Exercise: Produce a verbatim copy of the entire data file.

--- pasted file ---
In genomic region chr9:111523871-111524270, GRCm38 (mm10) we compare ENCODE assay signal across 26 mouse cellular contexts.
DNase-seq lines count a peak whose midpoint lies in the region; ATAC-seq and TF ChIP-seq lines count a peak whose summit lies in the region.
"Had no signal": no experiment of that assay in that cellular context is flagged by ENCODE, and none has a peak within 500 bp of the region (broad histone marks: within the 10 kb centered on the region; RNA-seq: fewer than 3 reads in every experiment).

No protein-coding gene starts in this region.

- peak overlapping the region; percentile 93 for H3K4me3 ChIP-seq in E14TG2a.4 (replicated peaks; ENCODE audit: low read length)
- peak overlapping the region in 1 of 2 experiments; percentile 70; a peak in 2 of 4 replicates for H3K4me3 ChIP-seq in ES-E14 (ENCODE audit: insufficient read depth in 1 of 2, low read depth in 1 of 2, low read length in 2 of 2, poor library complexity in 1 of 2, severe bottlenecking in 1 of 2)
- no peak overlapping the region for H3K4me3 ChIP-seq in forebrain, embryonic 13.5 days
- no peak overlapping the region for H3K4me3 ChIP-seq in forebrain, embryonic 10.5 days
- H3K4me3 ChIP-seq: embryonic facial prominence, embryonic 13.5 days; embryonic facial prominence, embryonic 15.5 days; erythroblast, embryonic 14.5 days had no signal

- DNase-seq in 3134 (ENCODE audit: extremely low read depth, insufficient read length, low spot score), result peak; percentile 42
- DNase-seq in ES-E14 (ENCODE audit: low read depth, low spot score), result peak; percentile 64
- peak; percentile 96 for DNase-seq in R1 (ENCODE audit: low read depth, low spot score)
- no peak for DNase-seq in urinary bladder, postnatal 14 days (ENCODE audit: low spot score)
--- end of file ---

In genomic region chr9:111523871-111524270, GRCm38 (mm10) we compare ENCODE assay signal across 26 mouse cellular contexts.
DNase-seq lines count a peak whose midpoint lies in the region; ATAC-seq and TF ChIP-seq lines count a peak whose summit lies in the region.
"Had no signal": no experiment of that assay in that cellular context is flagged by ENCODE, and none has a peak within 500 bp of the region (broad histone marks: within the 10 kb centered on the region; RNA-seq: fewer than 3 reads in every experiment).

No protein-coding gene starts in this region.

- peak overlapping the region; percentile 93 for H3K4me3 ChIP-seq in E14TG2a.4 (replicated peaks; ENCODE audit: low read length)
- peak overlapping the region in 1 of 2 experiments; percentile 70; a peak in 2 of 4 replicates for H3K4me3 ChIP-seq in ES-E14 (ENCODE audit: insufficient read depth in 1 of 2, low read depth in 1 of 2, low read length in 2 of 2, poor library complexity in 1 of 2, severe bottlenecking in 1 of 2)
- no peak overlapping the region for H3K4me3 ChIP-seq in forebrain, embryonic 13.5 days
- no peak overlapping the region for H3K4me3 ChIP-seq in forebrain, embryonic 10.5 days
- H3K4me3 ChIP-seq: embryonic facial prominence, embryonic 13.5 days; embryonic facial prominence, embryonic 15.5 days; erythroblast, embryonic 14.5 days had no signal

- DNase-seq in 3134 (ENCODE audit: extremely low read depth, insufficient read length, low spot score), result peak; percentile 42
- DNase-seq in ES-E14 (ENCODE audit: low read depth, low spot score), result peak; percentile 64
- peak; percentile 96 for DNase-seq in R1 (ENCODE audit: low read depth, low spot score)
- no peak for DNase-seq in urinary bladder, postnatal 14 days (ENCODE audit: low spot score)